I'm no Armstrong, says new Tour de France 'boss' Nibali
Italian does not want to be compared with biggest drugs cheat of all as he dictates race
As his team hoped, Vincenzo Nibali has demonstrated he's the "boss" of the Tour de France. Just don't compare him to the last rider to regularly bear that sobriquet at cycling's greatest race, Lance Armstrong.
In a tour de force, Nibali blew away the peloton on a Pyrenees ascent too tough to be rated in stage 18, all but locking up victory when the race ends in Paris tomorrow.
Yesterday, Lithuania's Ramunas Navardauskas won the 208.5-km 19th stage from Maubourguet to Bergerac in a breakaway in a downpour at the end, but the top standings did not change.
Nibali has combined racing smarts, skill at bike-handling, and powerful climbing legs to methodically piece together a lead of more than seven minutes, gaining seconds "here and there", as he put it after his fourth stage win.
That margin, if it holds, would be the second largest in 25 years: Jan Ullrich won by more than nine minutes in 1997. Armstrong won five of his seven titles from 1999 to 2005 by more than six minutes, but those victories were stripped after he was exposed as a doping cheat.
The last Italian to win the Tour was "The Pirate", Marco Pantani, in 1998. Nibali too knows about nicknames.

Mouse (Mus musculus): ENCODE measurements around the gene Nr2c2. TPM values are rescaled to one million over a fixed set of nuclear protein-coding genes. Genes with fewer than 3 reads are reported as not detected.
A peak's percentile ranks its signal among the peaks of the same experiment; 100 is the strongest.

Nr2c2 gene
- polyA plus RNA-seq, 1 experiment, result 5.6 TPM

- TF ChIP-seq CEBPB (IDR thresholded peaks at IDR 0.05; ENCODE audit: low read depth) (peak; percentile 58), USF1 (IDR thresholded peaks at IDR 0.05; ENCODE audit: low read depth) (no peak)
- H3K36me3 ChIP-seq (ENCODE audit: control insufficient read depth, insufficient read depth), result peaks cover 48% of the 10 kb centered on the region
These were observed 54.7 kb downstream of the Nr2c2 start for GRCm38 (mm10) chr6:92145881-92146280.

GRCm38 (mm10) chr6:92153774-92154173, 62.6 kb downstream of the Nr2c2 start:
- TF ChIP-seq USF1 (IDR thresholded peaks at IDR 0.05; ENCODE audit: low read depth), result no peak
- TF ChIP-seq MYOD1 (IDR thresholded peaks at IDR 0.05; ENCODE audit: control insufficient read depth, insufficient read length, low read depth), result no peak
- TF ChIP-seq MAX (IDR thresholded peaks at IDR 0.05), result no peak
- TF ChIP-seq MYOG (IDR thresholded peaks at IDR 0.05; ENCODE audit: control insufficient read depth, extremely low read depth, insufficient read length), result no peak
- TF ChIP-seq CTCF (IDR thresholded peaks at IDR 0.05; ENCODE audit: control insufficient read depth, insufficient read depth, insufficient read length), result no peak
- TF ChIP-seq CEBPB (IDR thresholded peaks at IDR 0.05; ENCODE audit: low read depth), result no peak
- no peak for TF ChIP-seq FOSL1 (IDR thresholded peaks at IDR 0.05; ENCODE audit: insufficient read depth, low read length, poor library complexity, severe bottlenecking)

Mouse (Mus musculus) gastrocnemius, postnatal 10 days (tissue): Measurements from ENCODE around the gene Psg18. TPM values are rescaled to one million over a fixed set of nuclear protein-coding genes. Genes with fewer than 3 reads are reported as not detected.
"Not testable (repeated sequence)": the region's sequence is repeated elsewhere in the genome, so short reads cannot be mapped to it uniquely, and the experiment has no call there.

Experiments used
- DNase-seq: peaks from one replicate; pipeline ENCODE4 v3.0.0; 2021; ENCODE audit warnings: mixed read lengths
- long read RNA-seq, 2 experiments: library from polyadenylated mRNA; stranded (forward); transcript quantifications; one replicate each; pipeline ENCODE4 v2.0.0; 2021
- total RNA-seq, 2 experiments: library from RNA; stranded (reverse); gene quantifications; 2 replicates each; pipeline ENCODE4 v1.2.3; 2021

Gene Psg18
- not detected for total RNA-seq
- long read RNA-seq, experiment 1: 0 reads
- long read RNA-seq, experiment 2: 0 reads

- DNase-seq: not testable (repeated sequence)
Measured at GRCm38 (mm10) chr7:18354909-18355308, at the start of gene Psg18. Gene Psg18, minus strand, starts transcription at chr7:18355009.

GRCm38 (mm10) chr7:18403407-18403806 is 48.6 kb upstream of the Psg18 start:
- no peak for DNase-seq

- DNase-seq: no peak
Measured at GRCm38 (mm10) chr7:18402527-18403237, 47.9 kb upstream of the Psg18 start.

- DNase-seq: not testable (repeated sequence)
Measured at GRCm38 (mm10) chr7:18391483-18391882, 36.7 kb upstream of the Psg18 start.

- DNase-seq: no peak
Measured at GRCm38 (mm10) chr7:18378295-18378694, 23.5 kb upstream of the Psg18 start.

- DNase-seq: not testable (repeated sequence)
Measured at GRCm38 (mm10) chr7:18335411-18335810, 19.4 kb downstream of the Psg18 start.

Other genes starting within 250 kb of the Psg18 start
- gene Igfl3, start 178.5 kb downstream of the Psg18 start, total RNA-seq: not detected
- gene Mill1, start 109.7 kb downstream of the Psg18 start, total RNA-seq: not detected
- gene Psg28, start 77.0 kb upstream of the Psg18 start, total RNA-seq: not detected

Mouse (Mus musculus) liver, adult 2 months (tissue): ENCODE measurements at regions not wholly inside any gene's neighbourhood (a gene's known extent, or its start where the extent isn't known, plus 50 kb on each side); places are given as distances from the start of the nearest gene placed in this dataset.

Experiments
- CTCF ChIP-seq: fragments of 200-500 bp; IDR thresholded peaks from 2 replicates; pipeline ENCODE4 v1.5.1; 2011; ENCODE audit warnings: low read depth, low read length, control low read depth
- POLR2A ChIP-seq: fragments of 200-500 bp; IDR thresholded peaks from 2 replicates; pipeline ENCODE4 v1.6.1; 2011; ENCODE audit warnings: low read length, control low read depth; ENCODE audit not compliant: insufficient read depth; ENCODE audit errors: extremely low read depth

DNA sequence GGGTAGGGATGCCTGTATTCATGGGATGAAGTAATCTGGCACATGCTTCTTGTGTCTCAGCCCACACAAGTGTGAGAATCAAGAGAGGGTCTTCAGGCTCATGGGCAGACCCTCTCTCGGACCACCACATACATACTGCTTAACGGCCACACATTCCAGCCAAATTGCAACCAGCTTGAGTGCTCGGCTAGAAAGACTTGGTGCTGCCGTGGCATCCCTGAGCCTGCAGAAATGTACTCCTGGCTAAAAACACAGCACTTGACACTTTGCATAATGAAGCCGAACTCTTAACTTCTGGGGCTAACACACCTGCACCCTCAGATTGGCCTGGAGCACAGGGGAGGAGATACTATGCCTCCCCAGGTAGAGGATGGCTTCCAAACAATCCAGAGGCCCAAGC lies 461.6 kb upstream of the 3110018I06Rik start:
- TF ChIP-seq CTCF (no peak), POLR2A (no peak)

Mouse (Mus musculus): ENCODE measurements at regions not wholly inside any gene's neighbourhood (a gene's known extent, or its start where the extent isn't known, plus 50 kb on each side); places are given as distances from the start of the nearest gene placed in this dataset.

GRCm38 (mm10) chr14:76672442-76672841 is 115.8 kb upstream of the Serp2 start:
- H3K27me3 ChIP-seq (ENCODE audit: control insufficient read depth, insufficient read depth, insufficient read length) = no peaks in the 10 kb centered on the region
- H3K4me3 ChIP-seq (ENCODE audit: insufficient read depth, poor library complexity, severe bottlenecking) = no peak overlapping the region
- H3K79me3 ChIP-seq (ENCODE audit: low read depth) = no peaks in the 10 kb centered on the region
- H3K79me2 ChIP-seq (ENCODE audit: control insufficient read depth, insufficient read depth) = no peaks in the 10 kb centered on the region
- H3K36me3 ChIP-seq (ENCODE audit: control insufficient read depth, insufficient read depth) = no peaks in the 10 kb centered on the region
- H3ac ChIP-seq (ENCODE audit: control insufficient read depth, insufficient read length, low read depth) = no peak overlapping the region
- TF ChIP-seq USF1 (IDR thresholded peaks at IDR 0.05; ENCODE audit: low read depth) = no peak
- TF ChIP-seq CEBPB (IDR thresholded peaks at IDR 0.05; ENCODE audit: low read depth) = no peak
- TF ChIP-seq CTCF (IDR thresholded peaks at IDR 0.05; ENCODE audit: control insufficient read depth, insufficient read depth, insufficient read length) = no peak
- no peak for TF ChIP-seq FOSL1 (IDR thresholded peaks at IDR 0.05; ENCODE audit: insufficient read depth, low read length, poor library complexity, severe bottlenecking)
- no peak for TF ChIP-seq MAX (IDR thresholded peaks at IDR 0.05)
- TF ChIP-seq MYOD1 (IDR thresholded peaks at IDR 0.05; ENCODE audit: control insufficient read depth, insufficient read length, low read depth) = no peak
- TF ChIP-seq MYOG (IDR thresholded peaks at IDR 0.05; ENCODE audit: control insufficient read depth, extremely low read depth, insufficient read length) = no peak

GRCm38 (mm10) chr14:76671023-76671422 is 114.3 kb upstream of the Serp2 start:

His family calls him Enzino. An attacking rider, he's been known as the "Shark of the Straits" in reference to the Strait of Messina off Sicily. One from his boyhood re-emerged on Thursday after the win at Hautacam resort: "Flea of the Pyrenees" - a nod to its first bearer, Vincent Treuba of Spain, decades ago.
Alexandre Vinokourov, general manager of Nibali's Astana team, said the Kazakh squad wanted the rider to show he deserved another. "We said, 'We need to show that there's a boss'," Vinokourov said on French TV, recalling the team's game plan before Thursday's stage. But Nibali wasn't impressed by the comparisons with the disgraced Armstrong.
"I came to the Tour with a good preparation and a good team. But I'm not a boss like Lance Armstrong was," he said through a translator.
"Let's leave the past behind us. I'm very clear about myself."
As a "flag-bearer of anti-doping", he notes his career ascension has been gradual.
The 29-year-old won the 2010 Spanish Vuelta and the 2013 Giro d'Italia, putting him on track to become only the sixth rider yet to win all three Grand Tours.
Nibali's bid now was made easier after 2013 champion Chris Froome and two-time winner Alberto Contador withdrew due to crash injuries.